Ministry Issues Compensation Rules for Curtailing 'Must Run' Renewable Power

Ministry of Power (MoP) has notified the Electricity (Promotion of Generation of Electricity from Must-Run Power Plant) Rules, 2021. The must-run rules apply to renewable energy projects, and are detailed under section 176 of the Electricity Act 2003.

Renewable energy projects including but not limited to wind, solar, wind-solar hybrid, hydropower sources, must be considered a must-run project per the rules. The power from these projects must not be curtailed. These projects are also not subject to regulations of merit order dispatch or other commercial considerations.

The only exceptions for curtailment of power from these projects must be technical constraints or grid security reasons. The Indian Electricity Grid Code (IEGC) provisions have to be followed for curtailment or regulation of power.

Compensation for power curtailed


The notification adds that in the event of curtailment of supply from a must-run power project, the procurer must compensate at the rates specified in the power purchase agreement (PPA).

Suppose the curtailment notice is issued before the start of the day-ahead market or real-time market at the energy exchanges, the generator is allowed to sell the unscheduled power in the exchange. The excess amount from such sales must be adjusted against any compensation payable per the power purchase agreement. In case of deficit, the procurer has to compensate the amount every month.

The final adjustment of the excess amount has to be made within one month of the close of the financial year.

Earlier, the draft stated that when the compensation rate is not specified in the PPA or the power sale agreement (PSA), the rate will be set at 75% of the PPA rate per unit.

The Appellate Tribunal for Electricity (APTEL), in a recent order, had ruled that the Tamil Nadu Generation and Distribution Corporation and the State Load Despatch Center (SLDC) must compensate solar developers for curtailment of power at 75% of the tariff listed in the PPA along with 9% interest.

The National Solar Energy Federation of India (NSEFI) had filed a petition before APTEL, challenging the State Commission’s earlier order dated March 25, 2019, regarding the curtailment of power by the distribution companies (DISCOMs) in Tamil Nadu.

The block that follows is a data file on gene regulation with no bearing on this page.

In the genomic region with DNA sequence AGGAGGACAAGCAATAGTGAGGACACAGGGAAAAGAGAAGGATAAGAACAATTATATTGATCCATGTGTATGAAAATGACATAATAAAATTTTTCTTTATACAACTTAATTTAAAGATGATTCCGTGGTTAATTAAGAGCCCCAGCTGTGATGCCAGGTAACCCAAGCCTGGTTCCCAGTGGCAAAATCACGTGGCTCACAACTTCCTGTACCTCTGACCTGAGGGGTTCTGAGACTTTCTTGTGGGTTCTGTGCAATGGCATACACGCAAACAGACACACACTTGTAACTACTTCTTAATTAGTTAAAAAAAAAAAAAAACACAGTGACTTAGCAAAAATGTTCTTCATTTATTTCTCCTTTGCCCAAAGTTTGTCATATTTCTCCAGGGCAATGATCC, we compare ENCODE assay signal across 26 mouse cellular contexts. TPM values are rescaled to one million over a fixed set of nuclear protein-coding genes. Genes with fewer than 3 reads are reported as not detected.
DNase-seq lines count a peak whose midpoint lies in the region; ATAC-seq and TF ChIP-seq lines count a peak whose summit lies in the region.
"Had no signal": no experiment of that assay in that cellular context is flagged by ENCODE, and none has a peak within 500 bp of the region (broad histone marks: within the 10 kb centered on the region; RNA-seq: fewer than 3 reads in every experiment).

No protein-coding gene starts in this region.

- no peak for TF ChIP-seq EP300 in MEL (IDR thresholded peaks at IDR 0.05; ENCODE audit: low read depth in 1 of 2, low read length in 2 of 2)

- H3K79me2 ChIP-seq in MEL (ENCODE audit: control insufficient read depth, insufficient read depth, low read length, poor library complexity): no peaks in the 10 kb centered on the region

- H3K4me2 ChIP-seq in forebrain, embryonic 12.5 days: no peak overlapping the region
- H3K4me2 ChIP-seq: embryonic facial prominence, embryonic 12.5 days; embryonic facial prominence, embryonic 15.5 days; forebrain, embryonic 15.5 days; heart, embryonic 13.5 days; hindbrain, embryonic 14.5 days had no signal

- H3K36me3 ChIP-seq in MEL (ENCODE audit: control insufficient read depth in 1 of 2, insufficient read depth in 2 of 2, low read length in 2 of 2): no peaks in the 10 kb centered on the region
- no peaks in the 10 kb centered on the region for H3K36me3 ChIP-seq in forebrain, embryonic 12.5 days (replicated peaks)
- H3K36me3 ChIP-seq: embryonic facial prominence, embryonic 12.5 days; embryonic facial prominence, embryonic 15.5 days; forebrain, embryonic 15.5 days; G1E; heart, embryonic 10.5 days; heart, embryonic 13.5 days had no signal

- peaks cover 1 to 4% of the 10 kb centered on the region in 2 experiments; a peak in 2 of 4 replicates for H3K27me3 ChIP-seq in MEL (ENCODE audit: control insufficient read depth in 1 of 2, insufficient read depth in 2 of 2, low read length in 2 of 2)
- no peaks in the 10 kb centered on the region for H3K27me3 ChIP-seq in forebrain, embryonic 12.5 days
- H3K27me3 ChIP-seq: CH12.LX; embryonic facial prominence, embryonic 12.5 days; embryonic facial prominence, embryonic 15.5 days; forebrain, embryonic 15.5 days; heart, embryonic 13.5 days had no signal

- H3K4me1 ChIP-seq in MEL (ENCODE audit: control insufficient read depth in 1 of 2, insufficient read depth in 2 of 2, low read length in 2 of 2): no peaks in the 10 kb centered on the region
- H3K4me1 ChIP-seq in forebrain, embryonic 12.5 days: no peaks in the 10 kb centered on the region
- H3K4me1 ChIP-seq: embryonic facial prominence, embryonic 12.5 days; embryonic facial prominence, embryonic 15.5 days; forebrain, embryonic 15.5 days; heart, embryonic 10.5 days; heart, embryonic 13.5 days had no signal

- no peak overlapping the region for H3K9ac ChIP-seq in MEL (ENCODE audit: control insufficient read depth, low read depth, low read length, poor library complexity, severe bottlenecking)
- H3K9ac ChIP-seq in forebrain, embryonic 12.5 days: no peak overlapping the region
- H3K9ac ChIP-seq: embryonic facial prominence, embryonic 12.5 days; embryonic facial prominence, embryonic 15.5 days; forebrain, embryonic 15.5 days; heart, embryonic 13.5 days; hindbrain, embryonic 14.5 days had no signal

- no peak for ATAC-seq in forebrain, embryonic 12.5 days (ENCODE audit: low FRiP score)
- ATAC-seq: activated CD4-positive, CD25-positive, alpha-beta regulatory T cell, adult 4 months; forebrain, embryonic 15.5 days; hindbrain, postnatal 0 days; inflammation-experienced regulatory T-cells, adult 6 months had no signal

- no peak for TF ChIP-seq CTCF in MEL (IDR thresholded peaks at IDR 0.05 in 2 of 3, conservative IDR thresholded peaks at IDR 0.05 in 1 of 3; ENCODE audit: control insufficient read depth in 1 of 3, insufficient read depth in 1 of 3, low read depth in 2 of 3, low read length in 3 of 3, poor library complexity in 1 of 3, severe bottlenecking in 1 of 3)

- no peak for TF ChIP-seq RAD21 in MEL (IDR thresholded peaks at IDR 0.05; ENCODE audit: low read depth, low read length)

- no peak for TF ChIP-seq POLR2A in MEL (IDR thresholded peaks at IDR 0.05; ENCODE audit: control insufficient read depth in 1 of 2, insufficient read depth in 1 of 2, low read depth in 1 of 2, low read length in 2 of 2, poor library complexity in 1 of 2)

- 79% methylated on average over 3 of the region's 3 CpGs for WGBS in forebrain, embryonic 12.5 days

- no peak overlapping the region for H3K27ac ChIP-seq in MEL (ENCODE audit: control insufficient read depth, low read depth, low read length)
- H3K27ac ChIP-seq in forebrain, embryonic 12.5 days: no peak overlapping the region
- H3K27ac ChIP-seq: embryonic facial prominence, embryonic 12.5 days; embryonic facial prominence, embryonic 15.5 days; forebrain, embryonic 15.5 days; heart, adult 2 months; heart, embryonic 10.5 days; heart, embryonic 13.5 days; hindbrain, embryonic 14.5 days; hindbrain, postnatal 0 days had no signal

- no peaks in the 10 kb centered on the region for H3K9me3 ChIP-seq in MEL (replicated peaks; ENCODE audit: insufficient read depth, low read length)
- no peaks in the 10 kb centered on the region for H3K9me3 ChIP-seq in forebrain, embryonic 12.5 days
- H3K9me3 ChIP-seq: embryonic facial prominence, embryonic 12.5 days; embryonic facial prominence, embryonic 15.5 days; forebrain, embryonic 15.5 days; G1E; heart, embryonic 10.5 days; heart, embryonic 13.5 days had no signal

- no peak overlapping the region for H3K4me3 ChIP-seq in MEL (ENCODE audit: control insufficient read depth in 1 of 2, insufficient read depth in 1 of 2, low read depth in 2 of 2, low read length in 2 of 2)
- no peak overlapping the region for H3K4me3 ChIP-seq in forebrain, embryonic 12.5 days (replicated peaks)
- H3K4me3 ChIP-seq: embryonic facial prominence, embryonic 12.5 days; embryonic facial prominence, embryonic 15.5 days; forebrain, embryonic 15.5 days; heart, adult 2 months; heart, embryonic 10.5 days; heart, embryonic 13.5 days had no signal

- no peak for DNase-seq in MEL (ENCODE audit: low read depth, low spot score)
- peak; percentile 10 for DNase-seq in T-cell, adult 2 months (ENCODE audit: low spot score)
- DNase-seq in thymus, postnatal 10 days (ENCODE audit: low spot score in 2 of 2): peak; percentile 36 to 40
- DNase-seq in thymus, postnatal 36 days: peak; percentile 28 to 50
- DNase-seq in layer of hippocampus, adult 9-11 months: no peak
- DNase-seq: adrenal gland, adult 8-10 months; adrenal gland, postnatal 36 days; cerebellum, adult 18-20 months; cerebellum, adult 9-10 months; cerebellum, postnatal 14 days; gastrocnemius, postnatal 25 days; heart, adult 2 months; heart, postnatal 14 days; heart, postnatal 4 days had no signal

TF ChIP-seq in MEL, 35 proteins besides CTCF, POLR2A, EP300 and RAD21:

Commenting on the notification, Aditya K Singh, Associate Partner at Link Legal, said, “This Rule read with the recent APTEL order will deter SLDCs to issue backing down instructions on frivolous grounds. Ministry should have also considered including APTEL’s observation on the grid security aspect. APTEL in NSEFI matter has listed out certain conditions to consider while claiming grid security. This rule suggests that the IEGC rule will be followed in cases of the curtailment of generation. IEGC Rules are very subjective, and concerned agencies have been relying on those rules to curtail like grid security.”

The renewable energy sector has been facing power curtailment issues for a long time now. The new compensation rules could only make the DISCOMs cautious in the future.

Intermediary procurers to purchase for DISCOMs

The rules also provide for the intermediary procurer to buy electricity for DISCOMs. The intermediary procurer will be an agency nominated by the central or state government. They can procure electricity through a transparent bidding process per the central government’s guidelines under section 63 of the Act for sale to one or more DISCOMs.

If multiple bids are received at different tariffs, the weighted average of all the selected bids will be considered. An appropriate regulatory commission may adopt the tariff based on the petition.

According to Aditya, “The rules allow exchange sale in cases of curtailment. In most cases, curtailment is for the reasons of transmission constraint. Will generating companies be able to sell in the exchanges during the curtailment period if backing down instructions are issued on transmission constrain ground? Further, the rule suggests that in the event of curtailment, developers will be compensated. Will this compensation be payable even in cases of curtailment due to grid security reasons? A plain reading of rule gives an affirmative answer.”

Earlier this year, MoP had issued a discussion paper on market-based economic dispatch (MBED) of power and has requested the stakeholders to provide their comments on the matter. It had proposed a new mechanism to bring down the cost of power for distribution companies and consumers. The Ministry believes that the proposed MBED mechanism would be a critical step in transitioning towards ‘One Nation, One Grid, One Price”.

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